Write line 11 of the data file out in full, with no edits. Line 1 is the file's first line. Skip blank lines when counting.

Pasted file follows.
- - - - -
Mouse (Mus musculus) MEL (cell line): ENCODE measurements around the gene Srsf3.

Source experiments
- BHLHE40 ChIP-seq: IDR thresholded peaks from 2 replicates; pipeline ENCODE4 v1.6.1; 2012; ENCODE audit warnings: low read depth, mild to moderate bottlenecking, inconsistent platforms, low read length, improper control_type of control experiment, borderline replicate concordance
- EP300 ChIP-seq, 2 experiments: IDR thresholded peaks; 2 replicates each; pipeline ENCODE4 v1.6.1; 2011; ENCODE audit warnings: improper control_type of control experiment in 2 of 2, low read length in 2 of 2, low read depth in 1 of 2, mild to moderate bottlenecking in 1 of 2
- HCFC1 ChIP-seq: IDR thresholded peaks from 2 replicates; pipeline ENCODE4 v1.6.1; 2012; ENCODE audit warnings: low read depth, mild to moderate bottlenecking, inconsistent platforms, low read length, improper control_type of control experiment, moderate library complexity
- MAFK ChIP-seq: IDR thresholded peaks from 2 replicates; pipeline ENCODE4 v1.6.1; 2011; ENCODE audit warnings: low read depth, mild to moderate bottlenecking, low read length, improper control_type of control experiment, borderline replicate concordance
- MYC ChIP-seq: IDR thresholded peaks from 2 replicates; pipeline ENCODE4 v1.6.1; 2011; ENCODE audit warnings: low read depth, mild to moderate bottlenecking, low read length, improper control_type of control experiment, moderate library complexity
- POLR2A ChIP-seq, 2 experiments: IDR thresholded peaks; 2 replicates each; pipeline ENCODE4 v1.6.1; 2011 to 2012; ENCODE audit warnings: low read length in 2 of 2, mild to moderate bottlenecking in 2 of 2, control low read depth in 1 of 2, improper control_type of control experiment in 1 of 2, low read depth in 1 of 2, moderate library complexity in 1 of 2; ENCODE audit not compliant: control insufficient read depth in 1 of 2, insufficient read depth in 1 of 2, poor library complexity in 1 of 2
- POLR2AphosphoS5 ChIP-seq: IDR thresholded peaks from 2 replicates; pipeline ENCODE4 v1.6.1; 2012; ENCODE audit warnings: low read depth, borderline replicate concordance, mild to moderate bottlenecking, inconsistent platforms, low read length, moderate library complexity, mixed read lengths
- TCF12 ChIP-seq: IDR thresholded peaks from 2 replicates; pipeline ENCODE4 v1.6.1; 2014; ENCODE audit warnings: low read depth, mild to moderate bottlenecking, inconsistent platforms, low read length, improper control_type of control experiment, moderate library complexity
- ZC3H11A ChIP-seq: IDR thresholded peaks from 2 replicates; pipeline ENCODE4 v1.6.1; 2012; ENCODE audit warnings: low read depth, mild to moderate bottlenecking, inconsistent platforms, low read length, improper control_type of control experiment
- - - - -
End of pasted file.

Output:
- ZC3H11A ChIP-seq: IDR thresholded peaks from 2 replicates; pipeline ENCODE4 v1.6.1; 2012; ENCODE audit warnings: low read depth, mild to moderate bottlenecking, inconsistent platforms, low read length, improper control_type of control experiment